Scientists can't answer the public's questions about dioxin because "25 years of research hasn't been done," one of the country's leading environmental scientists charged yesterday.
The same goes for many other pollutants that now clog the environment, said Dr. Irving Selikoff, director of the Environmental Sciences Laboratory at Mount Sinai Medical School in New York.
The same applies, he said, to chemicals contaminating a third of the nation's drinking water.
There has been a "disconcerting and frustrating" lack of research on the health effects of chemicals, he told a House subcommittee investigating dioxin, the toxic chemical that forced the government to buy out residents of Times Beach, Mo.
"It's now more than 25 years ago that dioxin was identified as a hazardous chemical in chemical manufacturing, and we still don't know" positively what it will do or has done, Selikoff said. He added tha"there are virtually no human data." Federal investigation of seven soft-tissue sarcoma victims, six of them nomplete, though the cases were reported in medical journals and linked to dioxin exposure two years ago.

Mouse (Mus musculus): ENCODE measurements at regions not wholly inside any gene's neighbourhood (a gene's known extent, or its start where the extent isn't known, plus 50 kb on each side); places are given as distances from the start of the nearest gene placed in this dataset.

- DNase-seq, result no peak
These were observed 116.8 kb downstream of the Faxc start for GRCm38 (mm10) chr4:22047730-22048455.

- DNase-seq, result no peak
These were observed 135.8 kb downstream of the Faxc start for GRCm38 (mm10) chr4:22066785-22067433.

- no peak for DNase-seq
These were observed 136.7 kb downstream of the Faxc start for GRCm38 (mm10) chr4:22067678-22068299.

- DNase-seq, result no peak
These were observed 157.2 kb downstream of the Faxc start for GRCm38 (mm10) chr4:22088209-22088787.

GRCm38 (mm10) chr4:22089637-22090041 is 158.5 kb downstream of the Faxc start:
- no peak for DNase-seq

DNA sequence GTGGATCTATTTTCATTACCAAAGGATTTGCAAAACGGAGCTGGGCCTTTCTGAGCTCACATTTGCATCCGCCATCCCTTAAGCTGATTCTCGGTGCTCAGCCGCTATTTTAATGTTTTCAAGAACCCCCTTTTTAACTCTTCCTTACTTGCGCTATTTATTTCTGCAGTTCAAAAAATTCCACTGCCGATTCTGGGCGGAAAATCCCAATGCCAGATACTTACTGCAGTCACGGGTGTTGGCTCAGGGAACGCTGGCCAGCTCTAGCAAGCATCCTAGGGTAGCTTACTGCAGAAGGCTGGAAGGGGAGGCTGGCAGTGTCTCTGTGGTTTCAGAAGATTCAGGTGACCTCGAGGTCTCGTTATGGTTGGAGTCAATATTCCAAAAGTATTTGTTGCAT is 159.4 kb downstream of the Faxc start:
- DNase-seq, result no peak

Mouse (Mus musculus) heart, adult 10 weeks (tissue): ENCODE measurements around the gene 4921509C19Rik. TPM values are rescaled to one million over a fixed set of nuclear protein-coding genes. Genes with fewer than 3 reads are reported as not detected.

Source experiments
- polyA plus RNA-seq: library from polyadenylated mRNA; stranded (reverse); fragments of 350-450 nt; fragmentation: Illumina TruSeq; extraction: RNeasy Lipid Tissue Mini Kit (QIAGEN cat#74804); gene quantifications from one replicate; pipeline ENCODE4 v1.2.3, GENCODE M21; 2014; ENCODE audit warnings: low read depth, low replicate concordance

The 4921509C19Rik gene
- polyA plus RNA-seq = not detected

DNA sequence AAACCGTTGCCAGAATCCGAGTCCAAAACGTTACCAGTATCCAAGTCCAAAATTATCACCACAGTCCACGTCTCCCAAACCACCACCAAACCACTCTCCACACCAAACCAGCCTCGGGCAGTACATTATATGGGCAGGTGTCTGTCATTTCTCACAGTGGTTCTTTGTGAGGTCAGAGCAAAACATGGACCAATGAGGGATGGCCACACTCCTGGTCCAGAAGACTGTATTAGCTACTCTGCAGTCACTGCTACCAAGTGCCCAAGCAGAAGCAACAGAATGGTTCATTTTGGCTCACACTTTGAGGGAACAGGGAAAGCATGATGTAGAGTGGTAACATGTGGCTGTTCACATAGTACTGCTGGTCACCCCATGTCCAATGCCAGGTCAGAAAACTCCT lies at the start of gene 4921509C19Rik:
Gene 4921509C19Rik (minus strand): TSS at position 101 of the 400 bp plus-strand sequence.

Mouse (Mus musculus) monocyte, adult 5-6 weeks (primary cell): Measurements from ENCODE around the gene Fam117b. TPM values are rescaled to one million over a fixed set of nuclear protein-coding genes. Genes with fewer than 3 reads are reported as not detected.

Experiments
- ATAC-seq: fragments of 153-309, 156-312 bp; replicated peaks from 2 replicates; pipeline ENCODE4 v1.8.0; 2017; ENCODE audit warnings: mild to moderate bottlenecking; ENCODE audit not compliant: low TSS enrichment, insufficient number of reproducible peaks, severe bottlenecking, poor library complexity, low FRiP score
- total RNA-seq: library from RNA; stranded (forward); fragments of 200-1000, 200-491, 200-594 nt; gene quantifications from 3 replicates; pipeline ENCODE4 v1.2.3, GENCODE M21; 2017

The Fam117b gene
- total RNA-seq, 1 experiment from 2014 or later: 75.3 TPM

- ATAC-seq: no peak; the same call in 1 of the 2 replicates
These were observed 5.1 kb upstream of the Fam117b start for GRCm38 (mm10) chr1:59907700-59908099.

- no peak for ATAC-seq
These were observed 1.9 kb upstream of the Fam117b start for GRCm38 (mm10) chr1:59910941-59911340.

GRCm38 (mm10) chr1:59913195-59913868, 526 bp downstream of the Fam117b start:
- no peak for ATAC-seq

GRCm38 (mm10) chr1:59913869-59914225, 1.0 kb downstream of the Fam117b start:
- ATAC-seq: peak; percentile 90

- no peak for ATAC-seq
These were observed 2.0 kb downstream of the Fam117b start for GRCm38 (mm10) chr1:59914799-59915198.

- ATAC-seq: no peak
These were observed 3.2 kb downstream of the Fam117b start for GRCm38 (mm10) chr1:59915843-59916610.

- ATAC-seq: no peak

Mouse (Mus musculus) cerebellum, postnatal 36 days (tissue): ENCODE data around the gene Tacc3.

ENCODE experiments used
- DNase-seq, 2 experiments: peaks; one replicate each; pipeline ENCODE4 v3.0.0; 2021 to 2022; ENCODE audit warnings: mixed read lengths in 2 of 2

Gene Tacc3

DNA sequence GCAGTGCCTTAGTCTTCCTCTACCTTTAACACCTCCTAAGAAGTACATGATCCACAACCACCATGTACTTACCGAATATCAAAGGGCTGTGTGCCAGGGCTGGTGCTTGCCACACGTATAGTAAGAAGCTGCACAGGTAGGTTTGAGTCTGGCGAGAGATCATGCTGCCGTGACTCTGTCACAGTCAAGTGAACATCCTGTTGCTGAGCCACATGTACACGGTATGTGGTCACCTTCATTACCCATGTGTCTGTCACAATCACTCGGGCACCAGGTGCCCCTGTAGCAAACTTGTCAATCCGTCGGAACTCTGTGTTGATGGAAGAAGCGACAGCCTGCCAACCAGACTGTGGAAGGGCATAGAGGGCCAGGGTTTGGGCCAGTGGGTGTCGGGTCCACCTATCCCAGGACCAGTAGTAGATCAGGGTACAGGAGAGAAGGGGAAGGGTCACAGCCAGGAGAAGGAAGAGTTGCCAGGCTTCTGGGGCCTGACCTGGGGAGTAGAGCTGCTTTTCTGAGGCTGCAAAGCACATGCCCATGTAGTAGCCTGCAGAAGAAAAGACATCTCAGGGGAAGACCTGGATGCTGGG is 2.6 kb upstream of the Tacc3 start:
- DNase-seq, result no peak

Furthermore, Selikoffd, "About one-third of the American public is now drinking water that is chemically contaminated, and we don't have the hat the health effects will be . . . . A scientist can't answer Mrs. Smith's question, 'Is it all right for myter to drink the water?' . . . . Or should a pregnant woman be drinking bottled water."
The problem, he saiederal and other funds for research. Selikoff praised federal scientists' work, but called for far more of it. "We should learn ho to translate animal studies to man," he said. "We can't even translate from rat to mouse, let alone from mouse to man," but learning to do so "is by no means beyond us."